I'm glad I didn't end up at UPS needing to return the SE846. When I returned the Ultrasone IQ, I bought insurance for its return trip. The UPS lady called her co-workers over to look at this strange $900 item. That was followed by advise that I should have bought Beats instead because “Beats headphones sound like being at a concert”. You see, Beats has “reference” and “studio” models. You know, because using the word “reference” and “studio” connotes “quality”. I don't have anything against Beats. I just think the invocation is cheap marketing for run-of-the-mill headphones.

 

BTW, nice post Copperears.

 

 

post #357 of 6198
I've been using er4s iems for a year now and tried a bunch of multi driver BA iems last month at the London headfi event.

I found most offerings really muddy and incoherent. except the top tier fitears.
Personally I fell in love with the ocharacku iems.

SO how is the shure se846 for coherency? It certainly is at the price point to demand it in
spades? I wonder if the made in china choice is due to the extensive R&D? Prob not :/
post #358 of 6198
The coherency from top to bottom is very good. I never notice the bass out of phase with the mids and treble even after going through the low pass filter. I have never listen to the Freq Phases (JH13 or JH16) from JH Audio the master of phase coherence so I cannot compare them.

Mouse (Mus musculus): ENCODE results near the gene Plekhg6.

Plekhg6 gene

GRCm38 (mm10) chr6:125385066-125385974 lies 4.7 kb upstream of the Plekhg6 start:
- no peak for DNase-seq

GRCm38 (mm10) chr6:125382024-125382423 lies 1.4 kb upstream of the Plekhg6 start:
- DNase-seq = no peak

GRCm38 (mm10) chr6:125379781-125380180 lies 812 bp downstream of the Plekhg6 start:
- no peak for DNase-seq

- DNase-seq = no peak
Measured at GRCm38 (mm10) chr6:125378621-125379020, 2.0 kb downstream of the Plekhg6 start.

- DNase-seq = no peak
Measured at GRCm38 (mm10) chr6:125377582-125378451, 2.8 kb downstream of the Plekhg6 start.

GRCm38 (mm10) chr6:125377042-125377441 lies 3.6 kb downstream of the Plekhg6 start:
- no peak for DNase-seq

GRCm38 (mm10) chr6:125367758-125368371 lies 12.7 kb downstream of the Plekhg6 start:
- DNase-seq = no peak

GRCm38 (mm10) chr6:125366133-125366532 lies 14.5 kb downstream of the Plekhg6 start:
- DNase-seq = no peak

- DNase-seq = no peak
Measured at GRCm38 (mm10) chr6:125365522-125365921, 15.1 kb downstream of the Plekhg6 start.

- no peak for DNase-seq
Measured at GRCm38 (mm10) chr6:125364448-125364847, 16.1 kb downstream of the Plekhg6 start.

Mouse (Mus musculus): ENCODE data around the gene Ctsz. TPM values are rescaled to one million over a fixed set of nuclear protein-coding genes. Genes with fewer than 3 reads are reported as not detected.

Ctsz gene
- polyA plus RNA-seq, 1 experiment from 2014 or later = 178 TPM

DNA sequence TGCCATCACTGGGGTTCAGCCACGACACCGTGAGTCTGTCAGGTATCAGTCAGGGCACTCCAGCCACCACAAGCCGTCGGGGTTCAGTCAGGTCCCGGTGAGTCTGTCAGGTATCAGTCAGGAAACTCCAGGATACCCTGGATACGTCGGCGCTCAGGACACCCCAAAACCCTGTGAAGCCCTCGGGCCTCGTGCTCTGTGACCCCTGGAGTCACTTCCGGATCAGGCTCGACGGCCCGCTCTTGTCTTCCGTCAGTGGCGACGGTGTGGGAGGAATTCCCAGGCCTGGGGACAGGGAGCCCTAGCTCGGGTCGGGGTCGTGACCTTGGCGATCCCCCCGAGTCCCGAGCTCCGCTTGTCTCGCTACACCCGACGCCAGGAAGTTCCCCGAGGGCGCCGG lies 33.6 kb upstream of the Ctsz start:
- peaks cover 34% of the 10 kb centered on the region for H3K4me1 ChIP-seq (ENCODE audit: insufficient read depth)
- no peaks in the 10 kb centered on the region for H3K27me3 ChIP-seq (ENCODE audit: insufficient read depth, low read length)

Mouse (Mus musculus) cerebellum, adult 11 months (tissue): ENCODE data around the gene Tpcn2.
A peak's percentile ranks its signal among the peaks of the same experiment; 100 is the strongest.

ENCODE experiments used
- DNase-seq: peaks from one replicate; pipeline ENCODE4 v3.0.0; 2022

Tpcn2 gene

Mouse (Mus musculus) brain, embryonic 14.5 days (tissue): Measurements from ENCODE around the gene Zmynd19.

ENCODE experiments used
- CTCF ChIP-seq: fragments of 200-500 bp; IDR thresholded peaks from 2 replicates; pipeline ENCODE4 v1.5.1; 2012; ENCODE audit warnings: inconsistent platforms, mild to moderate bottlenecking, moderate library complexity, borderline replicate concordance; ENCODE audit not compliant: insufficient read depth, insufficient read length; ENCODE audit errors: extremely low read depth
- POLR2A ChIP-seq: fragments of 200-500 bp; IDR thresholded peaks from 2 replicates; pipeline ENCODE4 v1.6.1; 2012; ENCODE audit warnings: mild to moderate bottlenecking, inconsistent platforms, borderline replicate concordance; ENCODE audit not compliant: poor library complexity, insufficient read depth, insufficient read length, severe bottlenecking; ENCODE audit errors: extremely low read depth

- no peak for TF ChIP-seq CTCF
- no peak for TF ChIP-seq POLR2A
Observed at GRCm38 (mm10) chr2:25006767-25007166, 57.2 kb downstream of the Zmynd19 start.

As why they were made in China that is simple, Shure owns the factory in China. The SE846 was not made by a third party vendor but by Shure.
post #359 of 6198

I'd imagine the amount of research required to make sure you have phase coherency with multiple drivers in such a miniscule environment must be pretty extensive; this is one thing I wouldn't worry about with Shure, period, as they've a long history of understanding the primary value of clarity in the sound for the audience (professional, among others) they are selling to.  For us consumers, it's important; for people on stage, performing, it can be, I'm sure, critical.

 

Back to the neutrality thing, which always gets more complicated the more you think about it: whether it be speakers, headphones or IEMs, simply making sure they produce a "flat" frequency spectrum can't be the goal, as how the ear hears the results, with its own peaks and valleys of emphasis in reception, has to be taken into account.